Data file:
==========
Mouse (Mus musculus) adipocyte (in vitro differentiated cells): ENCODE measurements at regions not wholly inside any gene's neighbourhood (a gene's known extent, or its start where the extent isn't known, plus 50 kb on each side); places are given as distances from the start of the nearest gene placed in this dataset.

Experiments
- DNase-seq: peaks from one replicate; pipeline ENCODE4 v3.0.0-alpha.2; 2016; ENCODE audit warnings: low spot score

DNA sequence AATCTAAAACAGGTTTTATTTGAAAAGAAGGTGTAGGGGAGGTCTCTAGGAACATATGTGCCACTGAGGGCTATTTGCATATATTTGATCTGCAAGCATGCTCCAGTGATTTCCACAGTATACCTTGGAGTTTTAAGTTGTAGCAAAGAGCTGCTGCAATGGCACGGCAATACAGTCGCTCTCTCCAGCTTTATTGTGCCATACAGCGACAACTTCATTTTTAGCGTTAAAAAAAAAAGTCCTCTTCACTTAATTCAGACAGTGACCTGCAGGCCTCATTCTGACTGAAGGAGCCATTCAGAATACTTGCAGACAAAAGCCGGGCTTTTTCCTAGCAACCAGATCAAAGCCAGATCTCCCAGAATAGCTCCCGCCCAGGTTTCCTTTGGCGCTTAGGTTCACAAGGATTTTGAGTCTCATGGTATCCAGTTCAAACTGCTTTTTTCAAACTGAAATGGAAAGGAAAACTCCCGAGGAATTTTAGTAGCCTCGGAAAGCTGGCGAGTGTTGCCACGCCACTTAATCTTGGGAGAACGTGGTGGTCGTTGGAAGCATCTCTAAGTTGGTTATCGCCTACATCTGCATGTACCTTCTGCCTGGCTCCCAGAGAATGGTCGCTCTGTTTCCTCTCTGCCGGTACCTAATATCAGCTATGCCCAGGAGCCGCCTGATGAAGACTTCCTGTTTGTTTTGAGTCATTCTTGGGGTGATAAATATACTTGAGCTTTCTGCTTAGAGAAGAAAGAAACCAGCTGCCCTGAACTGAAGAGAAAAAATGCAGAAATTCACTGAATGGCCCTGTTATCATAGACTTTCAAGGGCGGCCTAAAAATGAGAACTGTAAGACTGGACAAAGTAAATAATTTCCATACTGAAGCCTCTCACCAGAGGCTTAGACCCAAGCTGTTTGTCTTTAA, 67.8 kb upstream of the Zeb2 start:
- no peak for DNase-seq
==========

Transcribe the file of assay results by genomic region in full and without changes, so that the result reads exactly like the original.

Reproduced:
Mouse (Mus musculus) adipocyte (in vitro differentiated cells): ENCODE measurements at regions not wholly inside any gene's neighbourhood (a gene's known extent, or its start where the extent isn't known, plus 50 kb on each side); places are given as distances from the start of the nearest gene placed in this dataset.

Experiments
- DNase-seq: peaks from one replicate; pipeline ENCODE4 v3.0.0-alpha.2; 2016; ENCODE audit warnings: low spot score

DNA sequence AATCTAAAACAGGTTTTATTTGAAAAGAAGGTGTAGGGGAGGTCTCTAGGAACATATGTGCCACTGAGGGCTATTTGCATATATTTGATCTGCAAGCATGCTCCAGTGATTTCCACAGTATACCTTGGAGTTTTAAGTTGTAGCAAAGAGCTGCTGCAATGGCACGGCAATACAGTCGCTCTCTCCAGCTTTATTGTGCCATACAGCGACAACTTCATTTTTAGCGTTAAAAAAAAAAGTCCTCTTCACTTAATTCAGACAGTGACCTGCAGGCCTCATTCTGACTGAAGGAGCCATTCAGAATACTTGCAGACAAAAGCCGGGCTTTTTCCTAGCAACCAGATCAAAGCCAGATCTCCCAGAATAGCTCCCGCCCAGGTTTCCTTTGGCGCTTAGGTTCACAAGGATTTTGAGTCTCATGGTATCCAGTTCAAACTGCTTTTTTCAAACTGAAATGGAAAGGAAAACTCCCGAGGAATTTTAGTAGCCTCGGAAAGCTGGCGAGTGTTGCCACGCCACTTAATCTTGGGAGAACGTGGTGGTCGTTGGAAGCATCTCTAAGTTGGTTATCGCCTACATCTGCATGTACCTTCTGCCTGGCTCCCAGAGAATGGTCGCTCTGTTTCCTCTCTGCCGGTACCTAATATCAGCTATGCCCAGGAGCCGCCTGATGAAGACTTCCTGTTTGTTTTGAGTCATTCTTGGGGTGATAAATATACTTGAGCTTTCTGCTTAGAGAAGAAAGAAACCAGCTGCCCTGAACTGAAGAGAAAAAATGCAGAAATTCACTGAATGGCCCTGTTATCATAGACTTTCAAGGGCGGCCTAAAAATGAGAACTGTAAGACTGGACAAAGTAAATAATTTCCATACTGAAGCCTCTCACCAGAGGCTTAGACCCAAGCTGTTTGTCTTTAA, 67.8 kb upstream of the Zeb2 start:
- no peak for DNase-seq